The Essential Loopholes

When is it essential to be essential?

That's a question that is befuddling federal agency senior management, more and more, as the government shutdown moves into its second week.

"Essential" government workers are those exempted from the shutdown. They are showing up for work and being paid as usual, a skeleton crew keeping government agencies minimally operational while their non-essential brethren have a forced sabbatical.

But the definition of the term essential, it turns out, is a moving target, at once vague and elusive. And the non-essentials? Well, they're going to need a Netflix account since they are prohibited from doing any work -- even if they do so on their own time.

Perhaps agency heads should deem all their employees to be essential since the work of every agency can depend on the input of everyone down the chain of command.

If loopholes and waivers can be made bigger than the closure's prohibition on work, maybe that could be a way around this seemingly intractable political stalemate.

As they seek to deal with the shutdown's fallout, agency heads must also be mindful of the prohibition on furloughed employees doing anything meaningful while the government is closed. That prohibition has been the law since 1884.

The Antideficiency Act of 1884 bans federal government employees from working if there is no money appropriated to pay them. This means no numbers crunching, no word processing, no email. Some agencies take the old law so seriously that they have demanded workers turn in their government-issued cell phones and laptops.

But there are exceptions, and their number continues to grow as agency lawyers reconsider which employees are actually needed. And so, as the shutdown grinds on, the number of furloughed employees has also been getting smaller. Now, hundreds of thousands of federal employees are working, including many at the Pentagon who, it turns out, are exempted like troops because they "focus on the morale, well-being, capabilities and readiness of military members."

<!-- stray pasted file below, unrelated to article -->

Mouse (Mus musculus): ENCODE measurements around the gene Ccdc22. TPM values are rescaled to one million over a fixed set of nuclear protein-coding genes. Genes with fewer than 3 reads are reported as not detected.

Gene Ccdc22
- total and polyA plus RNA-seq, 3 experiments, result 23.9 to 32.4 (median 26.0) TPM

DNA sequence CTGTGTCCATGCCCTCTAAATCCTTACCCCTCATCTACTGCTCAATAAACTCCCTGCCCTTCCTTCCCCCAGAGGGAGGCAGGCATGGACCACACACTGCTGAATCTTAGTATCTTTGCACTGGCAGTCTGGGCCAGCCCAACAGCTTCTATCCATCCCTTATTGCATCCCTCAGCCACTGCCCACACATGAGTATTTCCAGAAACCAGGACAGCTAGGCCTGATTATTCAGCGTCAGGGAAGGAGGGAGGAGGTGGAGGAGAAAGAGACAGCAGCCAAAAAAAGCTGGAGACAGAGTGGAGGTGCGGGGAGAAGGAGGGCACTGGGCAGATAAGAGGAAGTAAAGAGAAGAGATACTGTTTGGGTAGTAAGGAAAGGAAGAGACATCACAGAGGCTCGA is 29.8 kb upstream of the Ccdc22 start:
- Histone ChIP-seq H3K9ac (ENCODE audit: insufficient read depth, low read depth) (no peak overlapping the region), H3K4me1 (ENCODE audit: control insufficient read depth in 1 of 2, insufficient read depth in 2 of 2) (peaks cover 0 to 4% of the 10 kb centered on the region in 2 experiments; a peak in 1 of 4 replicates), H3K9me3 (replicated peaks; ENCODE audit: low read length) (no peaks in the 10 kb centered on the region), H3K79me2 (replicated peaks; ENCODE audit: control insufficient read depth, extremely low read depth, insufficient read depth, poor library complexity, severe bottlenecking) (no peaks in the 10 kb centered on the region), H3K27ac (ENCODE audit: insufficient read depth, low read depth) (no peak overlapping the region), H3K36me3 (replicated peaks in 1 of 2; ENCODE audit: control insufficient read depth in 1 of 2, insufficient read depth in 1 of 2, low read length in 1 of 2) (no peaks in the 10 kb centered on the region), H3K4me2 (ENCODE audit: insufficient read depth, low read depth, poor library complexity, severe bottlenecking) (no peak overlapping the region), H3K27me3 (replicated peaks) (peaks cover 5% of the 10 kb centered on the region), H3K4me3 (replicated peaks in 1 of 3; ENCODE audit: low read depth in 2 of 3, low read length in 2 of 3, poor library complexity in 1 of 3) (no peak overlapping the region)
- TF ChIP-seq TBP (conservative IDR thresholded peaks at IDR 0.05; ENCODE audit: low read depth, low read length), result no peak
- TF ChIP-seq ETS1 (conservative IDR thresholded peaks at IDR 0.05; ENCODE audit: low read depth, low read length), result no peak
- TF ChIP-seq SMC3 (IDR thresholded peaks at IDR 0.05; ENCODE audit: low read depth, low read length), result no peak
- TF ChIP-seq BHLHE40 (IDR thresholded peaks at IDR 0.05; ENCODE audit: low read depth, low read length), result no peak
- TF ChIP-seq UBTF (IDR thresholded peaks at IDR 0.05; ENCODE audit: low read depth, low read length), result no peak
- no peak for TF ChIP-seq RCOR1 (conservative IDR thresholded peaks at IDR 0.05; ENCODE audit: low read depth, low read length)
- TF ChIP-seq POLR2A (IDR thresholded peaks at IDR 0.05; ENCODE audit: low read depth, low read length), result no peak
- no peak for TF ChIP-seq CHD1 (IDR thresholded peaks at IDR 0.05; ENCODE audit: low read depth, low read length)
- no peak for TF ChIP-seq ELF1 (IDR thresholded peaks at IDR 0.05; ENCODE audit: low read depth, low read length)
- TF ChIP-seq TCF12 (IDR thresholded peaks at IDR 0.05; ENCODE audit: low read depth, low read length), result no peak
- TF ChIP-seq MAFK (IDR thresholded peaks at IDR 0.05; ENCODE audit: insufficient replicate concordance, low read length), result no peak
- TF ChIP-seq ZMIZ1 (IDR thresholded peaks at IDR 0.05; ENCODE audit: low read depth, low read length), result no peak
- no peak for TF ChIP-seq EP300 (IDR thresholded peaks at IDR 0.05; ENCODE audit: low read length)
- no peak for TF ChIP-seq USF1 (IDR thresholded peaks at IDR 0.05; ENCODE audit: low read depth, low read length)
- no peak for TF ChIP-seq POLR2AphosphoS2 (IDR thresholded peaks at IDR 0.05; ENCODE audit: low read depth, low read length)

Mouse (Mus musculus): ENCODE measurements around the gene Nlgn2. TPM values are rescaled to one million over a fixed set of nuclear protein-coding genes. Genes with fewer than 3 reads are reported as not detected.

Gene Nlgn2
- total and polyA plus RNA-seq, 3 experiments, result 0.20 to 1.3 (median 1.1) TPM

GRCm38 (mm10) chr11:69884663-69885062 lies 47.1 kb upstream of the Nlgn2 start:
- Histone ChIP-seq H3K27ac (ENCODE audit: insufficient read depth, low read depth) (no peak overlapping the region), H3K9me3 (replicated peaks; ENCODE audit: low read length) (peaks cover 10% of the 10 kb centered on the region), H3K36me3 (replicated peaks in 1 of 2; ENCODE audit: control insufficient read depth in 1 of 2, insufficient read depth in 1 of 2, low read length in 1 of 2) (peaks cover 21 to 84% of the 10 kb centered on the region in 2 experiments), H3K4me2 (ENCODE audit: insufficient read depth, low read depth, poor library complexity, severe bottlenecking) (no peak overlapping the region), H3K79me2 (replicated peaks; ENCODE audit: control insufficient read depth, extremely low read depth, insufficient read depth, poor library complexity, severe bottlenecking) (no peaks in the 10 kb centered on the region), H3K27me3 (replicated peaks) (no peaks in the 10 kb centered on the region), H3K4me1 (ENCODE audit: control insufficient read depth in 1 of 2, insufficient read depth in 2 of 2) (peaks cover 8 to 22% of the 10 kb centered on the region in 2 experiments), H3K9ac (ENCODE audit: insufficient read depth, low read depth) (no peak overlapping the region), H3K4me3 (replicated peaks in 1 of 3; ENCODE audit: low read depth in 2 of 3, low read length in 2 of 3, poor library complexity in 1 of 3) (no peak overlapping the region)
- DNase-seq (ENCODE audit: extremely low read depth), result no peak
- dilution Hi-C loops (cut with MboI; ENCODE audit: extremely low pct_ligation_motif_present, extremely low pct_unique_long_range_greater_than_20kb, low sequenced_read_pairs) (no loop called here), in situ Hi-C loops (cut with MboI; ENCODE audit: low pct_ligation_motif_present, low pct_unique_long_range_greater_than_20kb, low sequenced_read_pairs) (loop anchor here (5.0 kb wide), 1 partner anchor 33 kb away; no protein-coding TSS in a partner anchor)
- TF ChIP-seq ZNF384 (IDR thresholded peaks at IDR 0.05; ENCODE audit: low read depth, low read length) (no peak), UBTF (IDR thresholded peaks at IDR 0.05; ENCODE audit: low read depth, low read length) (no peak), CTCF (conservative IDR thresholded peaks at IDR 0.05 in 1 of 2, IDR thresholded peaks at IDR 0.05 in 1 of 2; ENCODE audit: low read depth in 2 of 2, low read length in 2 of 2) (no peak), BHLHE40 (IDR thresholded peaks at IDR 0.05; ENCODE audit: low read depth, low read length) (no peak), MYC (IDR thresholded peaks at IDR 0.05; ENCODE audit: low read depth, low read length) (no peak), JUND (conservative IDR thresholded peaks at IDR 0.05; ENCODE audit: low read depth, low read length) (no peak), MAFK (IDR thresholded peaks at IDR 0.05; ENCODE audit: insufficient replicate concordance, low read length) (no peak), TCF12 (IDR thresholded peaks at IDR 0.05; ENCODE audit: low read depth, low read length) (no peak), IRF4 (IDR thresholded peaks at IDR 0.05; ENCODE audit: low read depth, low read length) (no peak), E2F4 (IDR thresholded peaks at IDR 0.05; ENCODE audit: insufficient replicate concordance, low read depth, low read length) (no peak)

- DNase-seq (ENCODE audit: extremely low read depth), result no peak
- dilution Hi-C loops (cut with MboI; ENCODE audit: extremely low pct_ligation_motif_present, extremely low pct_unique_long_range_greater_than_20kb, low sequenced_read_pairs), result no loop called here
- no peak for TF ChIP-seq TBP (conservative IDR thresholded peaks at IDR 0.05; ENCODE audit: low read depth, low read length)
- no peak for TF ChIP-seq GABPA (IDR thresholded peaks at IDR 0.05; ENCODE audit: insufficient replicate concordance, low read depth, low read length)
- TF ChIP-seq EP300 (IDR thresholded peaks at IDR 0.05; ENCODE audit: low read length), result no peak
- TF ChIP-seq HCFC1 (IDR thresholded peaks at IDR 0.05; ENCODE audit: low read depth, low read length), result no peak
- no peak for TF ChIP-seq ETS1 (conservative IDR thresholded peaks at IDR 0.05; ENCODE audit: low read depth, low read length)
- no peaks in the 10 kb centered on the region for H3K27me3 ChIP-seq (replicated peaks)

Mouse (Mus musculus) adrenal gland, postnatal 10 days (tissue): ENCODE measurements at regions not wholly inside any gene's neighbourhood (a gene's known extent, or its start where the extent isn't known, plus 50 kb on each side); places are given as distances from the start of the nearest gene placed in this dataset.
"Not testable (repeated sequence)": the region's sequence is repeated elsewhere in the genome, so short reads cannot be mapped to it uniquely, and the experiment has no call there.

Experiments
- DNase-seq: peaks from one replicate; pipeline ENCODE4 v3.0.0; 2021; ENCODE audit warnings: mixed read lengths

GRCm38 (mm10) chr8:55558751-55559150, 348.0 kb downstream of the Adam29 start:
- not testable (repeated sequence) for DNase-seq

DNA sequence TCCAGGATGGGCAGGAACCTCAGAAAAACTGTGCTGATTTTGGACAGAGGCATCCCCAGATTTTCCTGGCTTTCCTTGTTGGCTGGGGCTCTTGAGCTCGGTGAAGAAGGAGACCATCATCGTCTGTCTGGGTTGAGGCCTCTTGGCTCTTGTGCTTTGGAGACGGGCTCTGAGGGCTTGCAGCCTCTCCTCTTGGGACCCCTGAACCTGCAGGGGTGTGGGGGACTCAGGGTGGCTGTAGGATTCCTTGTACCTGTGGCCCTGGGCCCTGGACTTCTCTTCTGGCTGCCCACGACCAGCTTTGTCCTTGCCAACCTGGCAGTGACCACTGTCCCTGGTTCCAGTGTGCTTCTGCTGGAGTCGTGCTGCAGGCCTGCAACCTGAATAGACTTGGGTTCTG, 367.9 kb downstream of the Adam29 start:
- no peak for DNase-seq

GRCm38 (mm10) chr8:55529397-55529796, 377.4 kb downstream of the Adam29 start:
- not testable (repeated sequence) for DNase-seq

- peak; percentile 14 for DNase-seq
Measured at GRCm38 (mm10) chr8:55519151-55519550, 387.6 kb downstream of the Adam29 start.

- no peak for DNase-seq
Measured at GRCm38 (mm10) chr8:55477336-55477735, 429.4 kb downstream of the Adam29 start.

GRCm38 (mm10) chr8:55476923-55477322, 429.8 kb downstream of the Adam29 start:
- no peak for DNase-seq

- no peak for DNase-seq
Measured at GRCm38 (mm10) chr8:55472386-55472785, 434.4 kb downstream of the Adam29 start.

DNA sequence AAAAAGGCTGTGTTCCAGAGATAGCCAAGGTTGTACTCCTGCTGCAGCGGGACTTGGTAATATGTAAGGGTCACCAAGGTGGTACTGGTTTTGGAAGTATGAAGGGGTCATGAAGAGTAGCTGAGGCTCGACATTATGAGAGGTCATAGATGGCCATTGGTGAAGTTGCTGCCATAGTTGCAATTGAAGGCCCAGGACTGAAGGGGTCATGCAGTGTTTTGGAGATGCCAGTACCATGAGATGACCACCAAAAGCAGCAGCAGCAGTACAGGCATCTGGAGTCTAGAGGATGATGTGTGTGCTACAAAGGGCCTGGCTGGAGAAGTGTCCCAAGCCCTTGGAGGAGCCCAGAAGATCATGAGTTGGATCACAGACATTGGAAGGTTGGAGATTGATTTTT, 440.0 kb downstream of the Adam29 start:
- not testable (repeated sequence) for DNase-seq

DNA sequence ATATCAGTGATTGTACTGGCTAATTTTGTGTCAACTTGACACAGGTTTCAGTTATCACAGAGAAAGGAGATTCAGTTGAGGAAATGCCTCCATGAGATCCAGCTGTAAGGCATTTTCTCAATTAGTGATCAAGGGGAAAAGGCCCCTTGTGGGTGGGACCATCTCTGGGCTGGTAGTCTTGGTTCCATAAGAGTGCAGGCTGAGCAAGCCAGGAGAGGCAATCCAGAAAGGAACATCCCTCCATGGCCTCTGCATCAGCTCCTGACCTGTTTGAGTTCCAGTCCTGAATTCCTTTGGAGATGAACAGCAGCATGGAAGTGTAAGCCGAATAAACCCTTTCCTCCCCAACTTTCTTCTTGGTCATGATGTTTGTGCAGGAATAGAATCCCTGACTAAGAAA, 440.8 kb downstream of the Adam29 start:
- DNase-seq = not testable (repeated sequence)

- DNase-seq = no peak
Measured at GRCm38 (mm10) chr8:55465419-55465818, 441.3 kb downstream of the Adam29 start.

Other agencies are following the Pentagon's lead. Emergencies, like threats to the republic or to life and property, require government workers. The CIA called back intelligence gathers and analysts, the Centers for Disease Control called back employees to deal with a salmonella outbreak, and the Federal Aviation Administration brought back hundreds of public safety folks.

Of course, even as federal workers are gradually called back in, the ripple effects are being felt across Washington and beyond by millions of federal contractors, who are not furloughed, but are unable to do their jobs without their government partners.

But, when it's over, the joke may be on the essential few. The Congress already has signaled it will treat furloughed workers as it has in the past, paying them even though they didn't do any work during the shutdown. So those furloughed will end up with paid vacations, essentially.

Caren Z. Turner, is the CEO Turner Government & Public Affairs and plays an active role in every client's government and public affairs strategy.